now browsing by category
Every now and again someone will post a picture on social media around “throwback Thursday” or such that takes me back to my childhood. Sometimes it is an old family picture that reminds me of life growing up with my parents and two sisters, and sometimes it’s a picture from my school days that for a few moments helps me to remember what it was like to be a kid. If I allow my mind to wander down that path, I stop to consider all the things that are vastly different than when I was a child. No continuous access to a phone! Passing notes in school, doing research in a library, cheap gas, big hair and neon. I look back on those things fondly, even the big hair. When I consider some things that my kids will never experience, I have to confess it makes me a little sad. There was something about Saturday morning cartoons that just always made that day one to look forward to…………
Sometimes I consider those changes in the context of my job. In all my years of schooling, I never knew of any student to have a life-threatening allergy. It just didn’t happen. And later when I started working in school health it was still rare. Thirteen years later it seems that there are several children with life threatening food allergies in every school and chances are …….. in your classrooms and schools. The amount of hair spray used since the 80’s isn’t the only thing that has changed.
A process for dealing with a plan to manage life threatening food allergies is essential for every school and classroom where children have allergies. There are simple measures that can be taken to help make your school and classrooms a safe learning environment for even the most severely allergic child. And these are easy measures to institute.
First, check your school and district policy for food allergies. Some states are strong in this area, others not so much. But the Centers for Disease Control and Prevention have published some “voluntary guidelines” for schools to follow. This document can be found at:
It is an excellent resource for schools to utilize. You will also want to follow your district procedures for referral through ADA or IDEA when it comes to students with life threatening conditions. That process will vary according to the need.
You can do some things that will make a big difference in your classroom: talk to the parents of the child with allergies to see if it’s okay to send a letter home to other parents letting them know there is a student with a life threatening condition in your class. Ask them not to send that product with their children (ex. if the allergy is peanuts, then ask for no peanut butter containing products). Ideally all parents would honor that request but there are many many variables which come into play. So what you CAN do is make your classroom a “nut free” zone. Don’t allow kids to eat those items in the classroom, and have a plan worked out as to how eating in the cafeteria will be handled (that’s a topic for another blog).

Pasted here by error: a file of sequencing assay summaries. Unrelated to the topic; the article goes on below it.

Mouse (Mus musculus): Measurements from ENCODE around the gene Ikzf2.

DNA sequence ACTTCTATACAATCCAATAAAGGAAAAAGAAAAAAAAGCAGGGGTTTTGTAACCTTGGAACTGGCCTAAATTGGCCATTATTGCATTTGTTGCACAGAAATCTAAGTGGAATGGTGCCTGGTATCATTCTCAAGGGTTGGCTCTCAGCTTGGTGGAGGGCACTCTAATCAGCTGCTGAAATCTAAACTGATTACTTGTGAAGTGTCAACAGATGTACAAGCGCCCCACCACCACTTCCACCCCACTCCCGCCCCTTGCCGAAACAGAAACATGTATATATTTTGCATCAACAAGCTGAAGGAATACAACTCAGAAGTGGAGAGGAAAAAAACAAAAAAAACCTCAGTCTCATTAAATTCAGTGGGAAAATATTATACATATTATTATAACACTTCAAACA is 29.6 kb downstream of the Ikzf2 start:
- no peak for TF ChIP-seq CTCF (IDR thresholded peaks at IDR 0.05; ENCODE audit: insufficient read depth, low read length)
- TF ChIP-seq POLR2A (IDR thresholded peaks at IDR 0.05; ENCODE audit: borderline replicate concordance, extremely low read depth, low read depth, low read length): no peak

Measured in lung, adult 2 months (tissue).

Post “Peanut free Zone” (or tree nut) outside of your classroom and inside as well. Only allow parents to send in prepackaged foods with labels (no homemade treats) so that you can look to see what ingredients have been included. Always make sure students wash their hands after eating to get rid of any residual oils (hand sanitizer will not do the job) and make sure that the student (and you) have access to his/her epi pen!! You will also want to be sure that a school nurse has trained you to recognize the signs of an anaphylactic reaction, and on the use of that particular brand of pen. And finally, always be on the lookout for signs of bullying- which can be a common occurrence for children with severe allergies. Often those incidences can be minimized by providing other children with education about food allergies.
For a free checklist that may be helpful to make sure things have been addressed in your room go to http://www.teacherspayteachers.com/Product/Checklist-for-Making-a-Classroom-Allergy-Ready-1644565. It is meant for the classroom level (and not the other areas of school where modifications may need to occur) but can give you an “at a glance” of some key areas.
Students learn best when they are healthy and safe, and even though the level of care in classrooms has changed over the last several years, the needs of children haven’t. If we want to ensure success for all children, then a few simple steps can help make the classroom a much safer environment.
So what do bugs have to do with gaps? Maybe quite a bit. When I started in school nursing, I came across lists that a savvy former nurse had kept regarding follow up for students diagnosed with “live lice”. Her record-keeping was quite telling. Children were being excluded from school for weeks at a time, the school bus would refuse to pick them up, and there weren’t enough nurses to do all the checks so there were really no guidelines as to who was diagnosing the children. I imagined her frustration as she had to deal with the issue day in and day out. Why were these practices so telling? At the time, the district had one of the highest dropout rates in the state. I couldn’t help but believe that had a lot to do with the way kids were made to feel about school early on.
Anyone who has been subjected to standing in a room full of kids having their heads checked, and then later asked to go home from school can understand the dread associated with these practices.